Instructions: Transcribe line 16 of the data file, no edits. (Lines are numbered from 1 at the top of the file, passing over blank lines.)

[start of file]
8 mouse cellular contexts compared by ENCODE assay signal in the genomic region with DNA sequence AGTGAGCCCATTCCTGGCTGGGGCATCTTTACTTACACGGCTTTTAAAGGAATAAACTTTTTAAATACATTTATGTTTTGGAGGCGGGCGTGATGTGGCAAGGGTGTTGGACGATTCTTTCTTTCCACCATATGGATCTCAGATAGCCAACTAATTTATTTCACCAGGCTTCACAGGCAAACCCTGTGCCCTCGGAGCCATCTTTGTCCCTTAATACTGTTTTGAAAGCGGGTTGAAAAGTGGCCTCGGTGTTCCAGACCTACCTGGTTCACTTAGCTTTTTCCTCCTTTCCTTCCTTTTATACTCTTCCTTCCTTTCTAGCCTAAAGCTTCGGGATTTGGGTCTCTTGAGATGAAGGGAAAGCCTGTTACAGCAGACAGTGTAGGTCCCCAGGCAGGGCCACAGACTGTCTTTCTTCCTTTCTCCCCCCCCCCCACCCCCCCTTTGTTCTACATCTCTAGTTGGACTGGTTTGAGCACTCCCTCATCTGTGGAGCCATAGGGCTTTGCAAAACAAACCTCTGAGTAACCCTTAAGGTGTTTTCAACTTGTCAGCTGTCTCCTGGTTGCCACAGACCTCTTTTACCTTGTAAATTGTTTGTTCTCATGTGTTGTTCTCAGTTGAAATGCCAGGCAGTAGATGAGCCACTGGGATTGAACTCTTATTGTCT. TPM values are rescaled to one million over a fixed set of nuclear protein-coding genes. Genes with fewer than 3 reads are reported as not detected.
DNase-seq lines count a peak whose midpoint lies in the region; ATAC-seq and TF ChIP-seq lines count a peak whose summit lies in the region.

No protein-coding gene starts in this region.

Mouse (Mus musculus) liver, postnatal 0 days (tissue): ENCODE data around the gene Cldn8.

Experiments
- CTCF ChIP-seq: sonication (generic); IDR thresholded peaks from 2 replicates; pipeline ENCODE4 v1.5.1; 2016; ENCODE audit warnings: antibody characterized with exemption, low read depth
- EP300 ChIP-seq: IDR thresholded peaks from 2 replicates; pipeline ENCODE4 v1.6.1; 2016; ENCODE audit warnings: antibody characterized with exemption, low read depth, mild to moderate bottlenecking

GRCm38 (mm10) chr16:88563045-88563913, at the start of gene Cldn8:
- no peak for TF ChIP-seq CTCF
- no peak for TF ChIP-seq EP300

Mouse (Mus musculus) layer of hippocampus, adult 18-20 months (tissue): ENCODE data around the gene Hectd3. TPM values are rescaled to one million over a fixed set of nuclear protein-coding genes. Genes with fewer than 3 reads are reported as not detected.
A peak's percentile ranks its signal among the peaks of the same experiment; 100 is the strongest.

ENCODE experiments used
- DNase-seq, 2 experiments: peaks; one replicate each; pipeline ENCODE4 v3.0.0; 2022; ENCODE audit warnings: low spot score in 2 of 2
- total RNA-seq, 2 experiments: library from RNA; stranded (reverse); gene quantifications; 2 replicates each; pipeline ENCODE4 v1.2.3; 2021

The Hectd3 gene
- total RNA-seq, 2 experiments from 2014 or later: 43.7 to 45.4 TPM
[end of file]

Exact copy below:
The Hectd3 gene